EBRT not linked to increased hematological toxicity for mCRPC treated with Ra-233

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Drug-related hematological treatment-emergent adverse events were proportionately similar between the EBRT cohort and the those who did not receive EBRT to the bone.

A. Oliver Sartor, MD

A. Oliver Sartor, MD

In a cohort of patients with metastatic castration-resistant prostate cancer (mCRPC) receiving treatment with radium-223 (Ra-223, Xofigo), prior treatment with external beam radiation therapy (EBRT) was not associated with an increase in relative incidence of hematological toxicity.1

The data, from the US subset of the REASSURE (NCT02141438) trial, were presented during a poster session at the 2024 American Society of Clinical Oncology Genitourinary Cancers Symposium in San Francisco, California.

“Although concurrent EBRT to bone was used to treat bone pain in [the] ALSYMPCA [trial], only a few patients among the overall US subset received Ra-223 and concomitant EBRT to bone,” the researchers wrote in the poster. “Patients who received EBRT to the bone within 2 years prior to Ra-223 did not demonstrate an increased incidence of hematological toxicities relative to patients who did not receive EBRT to bone.” The authors were led by A. Oliver Sartor, MD, of Mayo Clinic in Rochester, Minnesota.

Of the 498 patients with mCRPC who were treated with Ra-223 in the United States, 118 patients (median age at informed consent, 72 years; range, 47-93) underwent treatment with EBRT to the bone within 2 years before treatment with Ra-223 and 380 patients (median age at informed consent, 75 years; range, 44-94) did not receive EBRT to the bone. The median duration of observation in patients who received EBRT before Ra-223 was 11.7 months (range, 0.4-41.3) vs 12.0 months (range, 0.4-39.1) in those who did not receive the therapy beforehand.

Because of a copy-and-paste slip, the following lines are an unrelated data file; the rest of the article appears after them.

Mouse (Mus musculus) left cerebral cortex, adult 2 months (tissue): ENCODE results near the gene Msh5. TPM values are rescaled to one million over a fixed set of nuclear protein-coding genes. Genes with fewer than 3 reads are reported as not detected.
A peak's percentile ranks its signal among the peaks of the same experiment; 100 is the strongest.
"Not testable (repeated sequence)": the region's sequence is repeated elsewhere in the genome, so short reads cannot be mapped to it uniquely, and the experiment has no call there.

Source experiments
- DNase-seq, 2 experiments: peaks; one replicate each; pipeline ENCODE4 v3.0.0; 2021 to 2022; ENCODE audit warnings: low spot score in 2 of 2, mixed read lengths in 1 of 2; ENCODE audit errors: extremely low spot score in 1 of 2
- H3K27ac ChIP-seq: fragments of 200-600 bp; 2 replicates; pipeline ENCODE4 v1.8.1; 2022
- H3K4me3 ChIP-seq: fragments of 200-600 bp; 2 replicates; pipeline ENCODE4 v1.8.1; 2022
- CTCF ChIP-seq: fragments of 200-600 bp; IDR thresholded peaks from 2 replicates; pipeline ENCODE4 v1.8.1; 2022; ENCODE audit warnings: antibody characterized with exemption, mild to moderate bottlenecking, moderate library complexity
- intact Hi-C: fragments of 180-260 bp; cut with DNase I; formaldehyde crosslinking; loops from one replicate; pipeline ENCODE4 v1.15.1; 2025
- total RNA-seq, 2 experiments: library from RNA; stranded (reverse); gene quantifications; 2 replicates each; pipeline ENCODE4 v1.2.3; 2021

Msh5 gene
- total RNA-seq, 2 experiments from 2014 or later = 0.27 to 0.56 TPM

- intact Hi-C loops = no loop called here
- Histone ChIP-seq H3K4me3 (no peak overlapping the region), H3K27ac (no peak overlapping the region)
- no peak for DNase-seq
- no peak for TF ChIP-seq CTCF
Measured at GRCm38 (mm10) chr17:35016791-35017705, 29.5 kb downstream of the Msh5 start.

Drug-related hematological treatment-emergent adverse events (TEAEs) were proportionately similar between the EBRT cohort and the those who did not receive EBRT to the bone, occurring in 8.5% (10/118) and 9.7% (37/380), respectively. Grade 3 or higher drug-related TEAEs occurred in 8.4% (10/118) and 10.5% (40/380), respectively. TEAEs resulting in Ra-223 discontinuation occurred in 4.2% of patients (n = 5) who received EBRT and in 4.2% (n = 16) who did not receive EBRT. Drug-related severe adverse events (SAEs) resulted in 1 death in each group.

Eight patients in the EBRT cohort (6.8%) and 11 patients who did not receive EBRT to the bone (2.9%) experienced bone fractures.

“Despite a higher rate of bone fractures with prior EBRT to bone, the overall incidence was low,” the researchers wrote in the poster.

There were 6 second primary malignancies (SPMs) found in 5 patients (4%) with prior EBRT to the bone compared with 5 SPMs in 5 patients (1%) without EBRT to the bone. Of note, SPMs in patients with prior EBRT to the bone included lung, gastrointestinal tract, skin, and liver; 1 patient had a neuroendocrine tumor.

“Although the percentage of SPMs was higher among patients treated with EBRT to bone relative to patients who did not receive EBRT to bone, the overall incidence remained low, and there were no hematological malignancies,” the researchers wrote in the poster.

Reference

1. Sartor O, Conti P, Taplin M, et al. Safety outcomes in patients with metastatic castration-resistant prostate cancer treated with radium-223 following external beam radiation therapy: REASSURE US subset. J Clin Oncol 42, 2024 (suppl 4; abstr 106). doi:10.1200/JCO.2024.42.4_suppl.106

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